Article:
Patterns of Economic Growth: Hills, Plateaus, Mountains, and Plains
43 Pages Posted: 20 Apr 2016
Date Written: July 1998
The recent growth literature has underestimated the importance - and ignored the implications - of the instability and volatility of growth rates. In particular, the use of panel data to investigate the effects of long-term growth in developing countries - especially with fixed effects estimates - is potentially more problematic than helpful.
Except during the Great Depression, the historical path for per capita GDP in the United States has been reasonably stable exponential trend growth, with modest cyclical deviation. Graphically, growth in the United States displays as a modestly sloping, only slightly bumpy, hill. But almost nothing that is true about per capita GDP for the United States (or for other OECD countries) is true for developing countries.
First, per capita GDP in most developing countries does not follow a single time trend: For a given country, there is great instability in growth rates over time, relative to both average level of growth and to cross-sectional variance.
These shifts in growth rates lead to distinct patterns. Some countries have had steady growth (hills and steep hills); others have had rapid growth followed by stagnation (plateaus); others have had rapid growth followed by declines (mountains) or even catastrophic declines (cliffs); still others have experienced continuous stagnation (plains) or even steady decline (valleys).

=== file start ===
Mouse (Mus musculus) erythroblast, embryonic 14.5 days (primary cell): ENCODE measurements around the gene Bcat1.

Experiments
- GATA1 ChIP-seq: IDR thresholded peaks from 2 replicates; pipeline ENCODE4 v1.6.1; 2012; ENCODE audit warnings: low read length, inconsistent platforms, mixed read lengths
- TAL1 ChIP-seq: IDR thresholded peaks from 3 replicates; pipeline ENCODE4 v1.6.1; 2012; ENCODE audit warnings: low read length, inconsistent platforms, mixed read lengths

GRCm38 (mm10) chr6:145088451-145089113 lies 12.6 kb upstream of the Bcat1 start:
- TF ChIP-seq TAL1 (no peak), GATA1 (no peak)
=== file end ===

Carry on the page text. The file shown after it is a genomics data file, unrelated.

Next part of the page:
Second, volatility - however measured - is much greater in developing than in industrial countries.
These stylized observations about growth rates, Pritchett concludes, suggest that it may be useless to use panel data to investigate long-term growth rates in developing countries. Perhaps more can be learned about developing countries by investigating what initiates (or halts) episodes of growth.
There is something of a professional split in growth literature, Pritchett observes. Macroeconomists studying industrial countries discuss steady-state growth and ponder whether all countries in the convergence club will reach the same happy level in the end. Development economists, on the other hand, are the pathologists of economics, having discovered that developing countries are most emphatically not all alike. Developing countries have found ways to be ecstatic but they have also discovered many different ways to be unhappy.
This paper - a product of the Development Research Group - is part of a larger effort in the group to understand the determinants of economic growth.
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